Jesse Eisenberg on How 'Art of Self-Defense' Exploration of Masculinity Is More Relevant Now

Though writer-director Riley Stearns penned the film's script before the #MeToo and Time's Up era, Eisenberg tells The Hollywood Reporter In Studio that the movements "re-contextualized the movie in a way that felt not only relevant but increasingly potent."

When writer-director Riley Stearns penned the script for his new dark comedy The Art of Self-Defense — starring Jesse Eisenberg — in 2015, he wasn't aware that his commentary on toxic masculinity would resonate even more several years later.

In a recent interview with The Hollywood Reporter In Studio, Eisenberg — who plays Casey, a socially awkward accountant who journeys into a world of hyper-masculinity and violence as he attempts to learn karate and become more of the man that society expects him to be — explained why the film's narrative feels particularly relevant in a #MeToo and Time's Up world.

"It kind of framed and re-contextualized the movie in a way that felt not only relevant but increasingly potent," said the actor, adding that the Harvey Weinstein scandal — during which many actresses and women in entertainment leveled sexual misconduct allegations against the Hollywood exec in the fall of 2017 — happened as The Art of Self-Defense was shooting.

"Suddenly, everybody on set was reading about this industry and this massive shift that was happening in our industry, and learning about friends and colleagues who were victimized by this horrible person and the crimes that were kind of all under our noses that we were not aware of," Eisenberg said. "What was interesting was reading about this every day and then doing a movie that was not at all a commentary on it intentionally but became relevant to the discussion — and thinking about masculinity, thinking about the dangers that come with men being told and instructed, even unconsciously, to be strong and bullish in order to succeed."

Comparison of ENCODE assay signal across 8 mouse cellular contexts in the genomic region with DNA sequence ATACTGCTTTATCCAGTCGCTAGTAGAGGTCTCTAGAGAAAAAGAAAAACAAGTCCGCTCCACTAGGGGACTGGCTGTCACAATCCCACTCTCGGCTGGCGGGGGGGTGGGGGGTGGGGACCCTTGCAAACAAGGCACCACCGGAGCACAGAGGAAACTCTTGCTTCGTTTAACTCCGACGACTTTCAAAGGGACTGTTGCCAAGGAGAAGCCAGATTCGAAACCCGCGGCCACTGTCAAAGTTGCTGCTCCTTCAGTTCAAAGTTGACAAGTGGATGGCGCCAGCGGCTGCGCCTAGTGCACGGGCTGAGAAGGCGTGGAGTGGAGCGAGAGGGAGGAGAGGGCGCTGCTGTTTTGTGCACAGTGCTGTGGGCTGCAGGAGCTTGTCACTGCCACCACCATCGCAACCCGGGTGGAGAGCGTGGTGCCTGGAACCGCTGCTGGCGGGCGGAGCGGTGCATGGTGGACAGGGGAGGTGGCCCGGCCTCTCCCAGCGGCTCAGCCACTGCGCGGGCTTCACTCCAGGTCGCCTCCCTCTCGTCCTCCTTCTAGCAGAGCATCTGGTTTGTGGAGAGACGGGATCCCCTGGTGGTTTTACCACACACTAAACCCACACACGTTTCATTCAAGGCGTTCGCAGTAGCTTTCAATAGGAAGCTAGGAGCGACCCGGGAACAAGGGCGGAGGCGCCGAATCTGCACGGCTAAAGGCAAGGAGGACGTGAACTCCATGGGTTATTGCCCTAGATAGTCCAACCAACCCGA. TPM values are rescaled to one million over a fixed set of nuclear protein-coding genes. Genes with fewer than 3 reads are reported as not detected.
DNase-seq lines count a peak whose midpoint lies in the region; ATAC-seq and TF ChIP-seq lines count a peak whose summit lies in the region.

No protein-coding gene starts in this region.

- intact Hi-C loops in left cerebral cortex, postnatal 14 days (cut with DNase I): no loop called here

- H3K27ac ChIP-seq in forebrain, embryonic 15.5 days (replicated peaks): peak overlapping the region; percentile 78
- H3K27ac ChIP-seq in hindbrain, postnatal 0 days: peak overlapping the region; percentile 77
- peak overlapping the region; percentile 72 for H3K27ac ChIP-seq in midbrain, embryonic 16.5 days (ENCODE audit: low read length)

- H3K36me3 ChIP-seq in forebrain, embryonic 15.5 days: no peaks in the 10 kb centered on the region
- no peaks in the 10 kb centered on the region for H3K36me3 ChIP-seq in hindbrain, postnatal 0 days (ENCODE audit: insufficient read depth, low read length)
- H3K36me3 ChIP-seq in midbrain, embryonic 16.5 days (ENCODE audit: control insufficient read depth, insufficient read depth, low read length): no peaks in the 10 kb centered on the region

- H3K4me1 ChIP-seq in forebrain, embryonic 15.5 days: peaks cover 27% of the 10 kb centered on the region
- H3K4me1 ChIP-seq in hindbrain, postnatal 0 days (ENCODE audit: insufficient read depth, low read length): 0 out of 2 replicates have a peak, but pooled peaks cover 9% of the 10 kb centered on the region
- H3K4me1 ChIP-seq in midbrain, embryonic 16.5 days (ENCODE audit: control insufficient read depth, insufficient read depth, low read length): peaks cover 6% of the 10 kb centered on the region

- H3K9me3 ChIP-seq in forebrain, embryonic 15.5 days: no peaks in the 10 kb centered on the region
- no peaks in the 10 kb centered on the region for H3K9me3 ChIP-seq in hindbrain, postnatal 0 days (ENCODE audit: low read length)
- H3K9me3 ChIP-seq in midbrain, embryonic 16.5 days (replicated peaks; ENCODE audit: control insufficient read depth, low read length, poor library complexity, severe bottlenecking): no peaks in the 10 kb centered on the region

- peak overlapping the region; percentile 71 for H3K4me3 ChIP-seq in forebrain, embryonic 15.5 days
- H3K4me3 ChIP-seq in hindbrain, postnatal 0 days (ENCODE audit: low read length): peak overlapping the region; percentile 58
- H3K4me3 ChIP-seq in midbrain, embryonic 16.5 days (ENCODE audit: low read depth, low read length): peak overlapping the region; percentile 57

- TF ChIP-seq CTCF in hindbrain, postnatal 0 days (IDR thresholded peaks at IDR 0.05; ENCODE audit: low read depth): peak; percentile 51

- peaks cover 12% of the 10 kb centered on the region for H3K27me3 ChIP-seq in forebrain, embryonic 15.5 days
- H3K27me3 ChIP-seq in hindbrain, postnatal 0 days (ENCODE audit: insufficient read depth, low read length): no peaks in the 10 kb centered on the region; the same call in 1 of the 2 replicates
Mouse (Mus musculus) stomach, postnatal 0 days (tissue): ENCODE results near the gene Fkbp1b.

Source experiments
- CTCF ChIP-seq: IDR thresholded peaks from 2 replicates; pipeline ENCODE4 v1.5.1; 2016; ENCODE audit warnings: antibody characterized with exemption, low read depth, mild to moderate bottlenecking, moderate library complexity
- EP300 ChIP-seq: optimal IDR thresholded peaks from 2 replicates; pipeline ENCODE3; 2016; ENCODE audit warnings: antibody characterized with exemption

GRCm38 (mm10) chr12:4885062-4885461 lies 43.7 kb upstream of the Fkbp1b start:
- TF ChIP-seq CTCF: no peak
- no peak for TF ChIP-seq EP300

Though Eisenberg appreciates the film's sociopolitical undertones, he feels that its "subtle" approach makes its message even more impactful. "It doesn't feel explicitly political. I think it's possible to watch the movie as a straight comedy and not feel like it's hitting you over the head with some sort of political allegory," he explained. "The best kinds of political movies like this that have something to say do it in a subtle way without alienating the audience."

For more from Eisenberg — including his martial-arts training for the movie, plus his thoughts about a third installment in the Now You See Me film franchise — watch the video above.

The Art of Self-Defense is in theaters now.